So what do you do if you enroll with a Lifeline provider and find that you are not happy with the phone, phone service or customer care? Are you stuck with them forever, or even until the end of your annual plan? The answer is no.
Each Lifeline cell phone provider has different strengths and weaknesses. One may provide better quality phones, another may provide more voice minutes and texting limits, while another may provide higher quality customer service. And it’s hard to know if you are getting the best company for your specific needs at the time that you initially subscribe. And given that so many do not shop for the best company, against our recommendations, and simply pick up a phone from a street tent, a large number are likely to be disappointed.
If you’re not satisfied with your current Lifeline cell phone provider, you are allowed to switch to another one, but only after you have maintained your current service for at least 60 days. Many believe that you have to first cancel with your current provider before enrolling with a new provider, but this is not true. The Universal Service Administrative Company (usac.org) who administers the Lifeline program has very specific rules that instruct phone vendors on how they must handle what then call a “Benefit Transfer” (a phone company switch) to another provider.
As long as you have passed your initial 60 day period, Lifeline providers are required to take you in as a new customer, essentially transferring your current subscription to them. The new provider will send transfer paperwork into the USAC and they will update their National Lifeline Accountability Database (NLAD). If the new company doesn’t want to accommodate you with a transfer, remind them of the Benefit Transfer rules they are required to follow. It may be easier for them to tell you to cancel your current account and then to later get back in touch with them to enroll. But don’t let them get away with that.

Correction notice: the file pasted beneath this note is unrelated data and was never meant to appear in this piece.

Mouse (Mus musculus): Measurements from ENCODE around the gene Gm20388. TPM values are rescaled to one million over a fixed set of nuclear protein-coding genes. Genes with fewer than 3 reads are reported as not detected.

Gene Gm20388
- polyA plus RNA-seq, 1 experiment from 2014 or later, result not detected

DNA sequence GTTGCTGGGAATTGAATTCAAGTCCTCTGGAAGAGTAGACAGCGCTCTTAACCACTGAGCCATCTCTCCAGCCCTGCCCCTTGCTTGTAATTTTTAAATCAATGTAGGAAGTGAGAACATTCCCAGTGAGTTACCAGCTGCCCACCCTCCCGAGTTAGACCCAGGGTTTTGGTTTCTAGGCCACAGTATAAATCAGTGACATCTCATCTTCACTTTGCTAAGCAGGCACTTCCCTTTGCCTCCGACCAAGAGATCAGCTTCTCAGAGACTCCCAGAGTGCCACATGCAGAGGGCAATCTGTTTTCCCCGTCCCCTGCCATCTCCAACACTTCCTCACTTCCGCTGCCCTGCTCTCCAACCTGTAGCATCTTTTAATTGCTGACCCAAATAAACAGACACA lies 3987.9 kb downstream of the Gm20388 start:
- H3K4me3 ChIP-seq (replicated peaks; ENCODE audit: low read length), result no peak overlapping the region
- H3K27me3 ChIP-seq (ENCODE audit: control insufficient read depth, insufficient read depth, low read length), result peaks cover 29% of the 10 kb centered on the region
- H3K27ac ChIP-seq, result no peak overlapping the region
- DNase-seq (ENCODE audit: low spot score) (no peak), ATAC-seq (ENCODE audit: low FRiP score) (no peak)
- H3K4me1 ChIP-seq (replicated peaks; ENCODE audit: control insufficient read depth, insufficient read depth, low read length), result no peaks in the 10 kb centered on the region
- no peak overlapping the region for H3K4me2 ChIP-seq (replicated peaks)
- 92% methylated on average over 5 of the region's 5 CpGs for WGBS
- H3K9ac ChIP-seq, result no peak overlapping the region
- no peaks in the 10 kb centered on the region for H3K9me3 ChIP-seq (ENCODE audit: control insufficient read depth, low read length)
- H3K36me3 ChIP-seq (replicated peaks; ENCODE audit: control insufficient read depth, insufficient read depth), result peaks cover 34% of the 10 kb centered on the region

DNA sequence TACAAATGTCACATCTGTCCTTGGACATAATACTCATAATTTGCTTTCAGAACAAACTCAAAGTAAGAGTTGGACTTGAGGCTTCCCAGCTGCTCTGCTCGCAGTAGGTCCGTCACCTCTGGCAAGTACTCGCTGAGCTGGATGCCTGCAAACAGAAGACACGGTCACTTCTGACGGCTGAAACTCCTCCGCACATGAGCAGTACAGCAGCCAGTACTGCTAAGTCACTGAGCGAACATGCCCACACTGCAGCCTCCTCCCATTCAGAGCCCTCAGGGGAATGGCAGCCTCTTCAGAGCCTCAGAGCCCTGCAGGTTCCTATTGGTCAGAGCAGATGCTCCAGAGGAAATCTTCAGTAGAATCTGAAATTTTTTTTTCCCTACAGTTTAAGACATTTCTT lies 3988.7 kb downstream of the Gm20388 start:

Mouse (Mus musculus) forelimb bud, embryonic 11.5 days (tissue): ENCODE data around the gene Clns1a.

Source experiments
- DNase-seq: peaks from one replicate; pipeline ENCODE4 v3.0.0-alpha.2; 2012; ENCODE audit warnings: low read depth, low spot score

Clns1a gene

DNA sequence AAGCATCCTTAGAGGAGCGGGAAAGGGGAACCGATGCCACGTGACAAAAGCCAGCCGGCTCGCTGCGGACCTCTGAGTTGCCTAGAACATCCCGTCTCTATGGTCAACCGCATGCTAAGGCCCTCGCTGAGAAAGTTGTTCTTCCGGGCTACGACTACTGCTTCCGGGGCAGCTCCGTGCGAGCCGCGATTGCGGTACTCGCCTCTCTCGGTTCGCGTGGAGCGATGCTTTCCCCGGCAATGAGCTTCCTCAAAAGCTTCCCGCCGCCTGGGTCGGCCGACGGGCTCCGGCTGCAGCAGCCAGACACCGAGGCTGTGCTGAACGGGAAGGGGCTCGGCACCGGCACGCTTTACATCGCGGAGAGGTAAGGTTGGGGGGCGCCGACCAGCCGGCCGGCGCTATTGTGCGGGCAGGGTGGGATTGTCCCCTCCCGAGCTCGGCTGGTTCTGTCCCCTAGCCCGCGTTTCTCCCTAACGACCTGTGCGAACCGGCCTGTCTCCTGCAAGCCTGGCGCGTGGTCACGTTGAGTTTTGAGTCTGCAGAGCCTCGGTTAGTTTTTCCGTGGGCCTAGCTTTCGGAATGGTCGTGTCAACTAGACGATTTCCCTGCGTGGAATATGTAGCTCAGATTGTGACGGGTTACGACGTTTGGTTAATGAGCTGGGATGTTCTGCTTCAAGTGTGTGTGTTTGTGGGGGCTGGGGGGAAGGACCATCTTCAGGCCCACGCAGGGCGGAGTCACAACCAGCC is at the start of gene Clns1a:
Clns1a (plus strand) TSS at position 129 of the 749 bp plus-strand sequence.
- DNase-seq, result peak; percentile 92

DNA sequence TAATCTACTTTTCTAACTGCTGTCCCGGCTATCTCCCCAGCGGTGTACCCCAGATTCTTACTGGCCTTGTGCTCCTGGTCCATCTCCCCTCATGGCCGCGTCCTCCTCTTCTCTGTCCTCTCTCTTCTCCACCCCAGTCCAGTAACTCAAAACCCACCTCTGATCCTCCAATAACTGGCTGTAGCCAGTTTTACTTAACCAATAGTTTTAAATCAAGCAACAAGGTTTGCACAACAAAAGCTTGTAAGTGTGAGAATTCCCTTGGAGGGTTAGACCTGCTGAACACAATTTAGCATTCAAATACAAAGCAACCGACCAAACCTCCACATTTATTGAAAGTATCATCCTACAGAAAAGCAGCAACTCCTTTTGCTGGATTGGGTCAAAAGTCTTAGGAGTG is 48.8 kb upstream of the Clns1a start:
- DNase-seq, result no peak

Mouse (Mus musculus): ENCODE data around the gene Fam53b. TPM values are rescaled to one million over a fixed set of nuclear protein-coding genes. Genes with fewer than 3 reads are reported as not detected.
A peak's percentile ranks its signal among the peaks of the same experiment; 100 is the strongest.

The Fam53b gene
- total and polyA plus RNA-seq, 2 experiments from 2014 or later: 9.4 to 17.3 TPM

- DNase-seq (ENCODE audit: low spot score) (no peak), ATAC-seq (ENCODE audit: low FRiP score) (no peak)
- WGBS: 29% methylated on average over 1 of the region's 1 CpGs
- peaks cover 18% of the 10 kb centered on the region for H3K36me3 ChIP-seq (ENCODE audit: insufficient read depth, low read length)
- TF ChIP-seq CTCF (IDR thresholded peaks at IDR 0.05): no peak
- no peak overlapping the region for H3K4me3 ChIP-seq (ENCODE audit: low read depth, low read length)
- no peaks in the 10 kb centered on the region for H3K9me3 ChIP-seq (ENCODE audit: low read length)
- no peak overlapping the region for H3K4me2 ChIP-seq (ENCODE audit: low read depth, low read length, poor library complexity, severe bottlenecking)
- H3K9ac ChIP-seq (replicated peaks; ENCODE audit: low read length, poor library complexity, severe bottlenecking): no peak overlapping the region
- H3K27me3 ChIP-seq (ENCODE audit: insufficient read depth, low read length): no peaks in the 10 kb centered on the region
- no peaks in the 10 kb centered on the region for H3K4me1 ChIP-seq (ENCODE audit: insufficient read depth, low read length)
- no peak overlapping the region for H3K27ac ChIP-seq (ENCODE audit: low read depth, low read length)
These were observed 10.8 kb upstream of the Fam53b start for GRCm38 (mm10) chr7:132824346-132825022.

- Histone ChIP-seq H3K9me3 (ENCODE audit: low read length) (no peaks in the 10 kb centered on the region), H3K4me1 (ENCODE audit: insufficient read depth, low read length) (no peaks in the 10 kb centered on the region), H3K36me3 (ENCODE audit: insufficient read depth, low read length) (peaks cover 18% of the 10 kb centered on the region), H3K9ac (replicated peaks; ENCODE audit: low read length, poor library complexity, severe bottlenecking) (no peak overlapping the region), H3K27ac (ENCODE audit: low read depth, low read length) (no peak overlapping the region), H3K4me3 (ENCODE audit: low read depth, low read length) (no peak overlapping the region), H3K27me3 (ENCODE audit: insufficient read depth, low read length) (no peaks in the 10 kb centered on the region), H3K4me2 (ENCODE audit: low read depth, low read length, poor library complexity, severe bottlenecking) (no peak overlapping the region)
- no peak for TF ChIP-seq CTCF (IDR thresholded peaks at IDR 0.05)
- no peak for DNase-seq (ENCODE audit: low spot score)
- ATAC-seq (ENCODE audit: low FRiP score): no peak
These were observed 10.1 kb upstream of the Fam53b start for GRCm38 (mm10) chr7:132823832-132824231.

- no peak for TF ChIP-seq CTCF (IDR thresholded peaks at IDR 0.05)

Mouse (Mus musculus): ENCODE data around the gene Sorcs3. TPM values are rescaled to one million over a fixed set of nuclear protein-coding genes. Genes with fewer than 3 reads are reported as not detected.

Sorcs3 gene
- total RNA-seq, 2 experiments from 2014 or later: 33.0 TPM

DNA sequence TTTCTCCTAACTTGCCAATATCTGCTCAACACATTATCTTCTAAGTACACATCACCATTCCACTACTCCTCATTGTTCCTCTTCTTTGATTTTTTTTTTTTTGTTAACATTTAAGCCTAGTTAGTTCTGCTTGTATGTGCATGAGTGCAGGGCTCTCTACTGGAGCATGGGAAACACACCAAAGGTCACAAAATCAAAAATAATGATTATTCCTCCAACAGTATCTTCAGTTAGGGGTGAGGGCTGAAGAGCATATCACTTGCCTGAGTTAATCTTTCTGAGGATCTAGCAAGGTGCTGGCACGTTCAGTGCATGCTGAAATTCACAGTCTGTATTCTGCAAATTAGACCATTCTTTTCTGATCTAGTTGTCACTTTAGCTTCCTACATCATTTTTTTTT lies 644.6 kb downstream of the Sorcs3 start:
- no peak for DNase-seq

We’d like to tell you that you will be able to keep your current phone number, or even your current phone, but each provider is different and some may and some may not do either. And if you do get a new phone you may have a lag time between the cancellation of your current service while waiting for your new phone.
What if you really need to switch providers within the first 60 days of service? In this case you will need to contact your current provider to cancel that service, and then contact a new provider to enroll in a new program. But you are going to run into a bit a problem. When people enroll with a new Lifeline service provider, that provider checks to see if your name is already on the USAC’s NLAD database. If it is, they cannot legally provide service for you. So, if the company you just canceled with has not yet submitted the forms to USAC to remove your name from the database, you’re out of luck. The time it takes for a vendor to submit the cancellation information and then how it takes for the USAC to process it may vary from vendor to vendor and time to time. The providers submit this information in batch, and it’s in the provider’s best financial interest to keep your account active as long as possible (to get their monthly payment from the government) and on the other end you’ve got the USAC, which is a government body and likely not super efficient.
Boring details: USAC.org Benefits Transfer page